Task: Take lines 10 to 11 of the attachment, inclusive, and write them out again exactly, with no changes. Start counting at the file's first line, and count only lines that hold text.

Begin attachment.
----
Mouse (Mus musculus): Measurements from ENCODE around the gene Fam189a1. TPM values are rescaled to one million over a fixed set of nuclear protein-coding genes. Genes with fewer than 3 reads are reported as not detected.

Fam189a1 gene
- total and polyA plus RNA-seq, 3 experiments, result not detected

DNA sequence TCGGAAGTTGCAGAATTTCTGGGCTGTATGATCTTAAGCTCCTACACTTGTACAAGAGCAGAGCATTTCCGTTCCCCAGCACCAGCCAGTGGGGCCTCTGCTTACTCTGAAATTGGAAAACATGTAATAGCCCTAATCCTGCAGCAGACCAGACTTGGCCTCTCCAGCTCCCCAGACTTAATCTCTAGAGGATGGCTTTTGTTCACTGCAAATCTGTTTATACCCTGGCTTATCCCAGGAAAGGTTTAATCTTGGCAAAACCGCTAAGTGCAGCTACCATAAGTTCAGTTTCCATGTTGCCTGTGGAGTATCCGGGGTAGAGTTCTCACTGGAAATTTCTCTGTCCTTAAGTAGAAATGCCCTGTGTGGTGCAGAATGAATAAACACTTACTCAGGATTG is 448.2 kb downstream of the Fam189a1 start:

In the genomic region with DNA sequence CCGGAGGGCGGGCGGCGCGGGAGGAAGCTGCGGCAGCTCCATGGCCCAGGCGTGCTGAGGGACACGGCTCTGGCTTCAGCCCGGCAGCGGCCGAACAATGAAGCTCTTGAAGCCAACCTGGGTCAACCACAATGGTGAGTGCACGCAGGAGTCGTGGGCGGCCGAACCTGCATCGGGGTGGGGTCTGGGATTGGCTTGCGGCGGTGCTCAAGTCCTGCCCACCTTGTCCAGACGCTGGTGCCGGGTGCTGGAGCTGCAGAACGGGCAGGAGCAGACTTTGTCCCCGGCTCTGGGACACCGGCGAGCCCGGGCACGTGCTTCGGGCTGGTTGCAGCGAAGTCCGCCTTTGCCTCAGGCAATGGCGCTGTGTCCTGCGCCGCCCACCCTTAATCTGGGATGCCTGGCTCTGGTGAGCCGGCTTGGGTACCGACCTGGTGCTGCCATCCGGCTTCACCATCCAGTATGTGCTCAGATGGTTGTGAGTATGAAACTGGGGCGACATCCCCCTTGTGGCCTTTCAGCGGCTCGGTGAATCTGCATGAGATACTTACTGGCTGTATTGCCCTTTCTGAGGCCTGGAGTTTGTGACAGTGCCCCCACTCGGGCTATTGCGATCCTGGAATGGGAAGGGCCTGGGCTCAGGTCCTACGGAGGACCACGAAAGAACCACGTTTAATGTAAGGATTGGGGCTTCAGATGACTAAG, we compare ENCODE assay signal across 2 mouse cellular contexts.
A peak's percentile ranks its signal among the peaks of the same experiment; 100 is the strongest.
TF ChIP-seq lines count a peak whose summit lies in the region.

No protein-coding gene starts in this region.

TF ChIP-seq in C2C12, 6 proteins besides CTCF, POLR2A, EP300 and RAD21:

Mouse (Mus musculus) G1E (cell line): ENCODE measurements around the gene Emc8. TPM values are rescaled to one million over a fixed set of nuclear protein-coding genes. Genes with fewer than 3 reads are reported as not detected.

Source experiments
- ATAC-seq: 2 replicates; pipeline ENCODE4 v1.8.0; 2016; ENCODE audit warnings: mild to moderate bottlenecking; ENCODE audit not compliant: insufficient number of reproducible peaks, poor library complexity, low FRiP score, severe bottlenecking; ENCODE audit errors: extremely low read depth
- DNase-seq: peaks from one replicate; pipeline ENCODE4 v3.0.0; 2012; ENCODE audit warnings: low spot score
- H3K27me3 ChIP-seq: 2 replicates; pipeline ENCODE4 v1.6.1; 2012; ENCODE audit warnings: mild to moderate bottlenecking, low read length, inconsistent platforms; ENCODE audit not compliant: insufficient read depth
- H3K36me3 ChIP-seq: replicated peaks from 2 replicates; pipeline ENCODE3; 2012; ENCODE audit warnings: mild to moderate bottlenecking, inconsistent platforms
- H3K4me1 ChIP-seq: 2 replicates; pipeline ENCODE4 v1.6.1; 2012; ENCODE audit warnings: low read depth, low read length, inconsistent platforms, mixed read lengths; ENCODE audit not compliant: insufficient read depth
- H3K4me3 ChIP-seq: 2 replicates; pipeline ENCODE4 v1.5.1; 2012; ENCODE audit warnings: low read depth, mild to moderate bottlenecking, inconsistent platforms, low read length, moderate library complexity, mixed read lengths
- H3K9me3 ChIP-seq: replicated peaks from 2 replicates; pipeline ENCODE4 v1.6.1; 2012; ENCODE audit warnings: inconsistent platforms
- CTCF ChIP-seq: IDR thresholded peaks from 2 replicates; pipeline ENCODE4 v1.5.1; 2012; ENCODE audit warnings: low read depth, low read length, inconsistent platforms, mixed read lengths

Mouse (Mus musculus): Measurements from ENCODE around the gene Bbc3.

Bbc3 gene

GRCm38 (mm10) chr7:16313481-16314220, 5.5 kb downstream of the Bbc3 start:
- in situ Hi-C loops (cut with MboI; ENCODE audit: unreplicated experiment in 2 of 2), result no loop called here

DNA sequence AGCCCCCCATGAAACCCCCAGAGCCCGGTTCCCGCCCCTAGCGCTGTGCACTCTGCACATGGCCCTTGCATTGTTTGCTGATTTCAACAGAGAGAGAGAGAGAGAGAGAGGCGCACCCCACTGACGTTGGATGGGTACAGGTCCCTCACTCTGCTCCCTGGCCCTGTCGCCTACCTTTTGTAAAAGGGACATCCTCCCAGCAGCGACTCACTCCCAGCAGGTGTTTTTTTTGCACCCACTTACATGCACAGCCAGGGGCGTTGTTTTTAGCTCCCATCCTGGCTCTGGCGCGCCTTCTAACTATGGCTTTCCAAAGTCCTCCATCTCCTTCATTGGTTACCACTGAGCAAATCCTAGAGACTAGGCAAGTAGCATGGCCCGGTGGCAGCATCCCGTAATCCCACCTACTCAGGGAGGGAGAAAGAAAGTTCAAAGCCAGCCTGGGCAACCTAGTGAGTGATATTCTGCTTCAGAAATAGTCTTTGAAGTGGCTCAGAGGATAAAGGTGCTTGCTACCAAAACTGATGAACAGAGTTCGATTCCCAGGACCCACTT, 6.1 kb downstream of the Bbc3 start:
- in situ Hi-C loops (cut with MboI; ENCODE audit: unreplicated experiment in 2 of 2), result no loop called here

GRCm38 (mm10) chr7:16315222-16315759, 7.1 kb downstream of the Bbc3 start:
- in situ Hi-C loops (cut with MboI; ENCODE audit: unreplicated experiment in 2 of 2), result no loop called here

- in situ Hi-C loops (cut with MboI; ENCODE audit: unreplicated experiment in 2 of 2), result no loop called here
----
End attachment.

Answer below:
Mouse (Mus musculus) G1E (cell line): ENCODE measurements around the gene Emc8. TPM values are rescaled to one million over a fixed set of nuclear protein-coding genes. Genes with fewer than 3 reads are reported as not detected.

Source experiments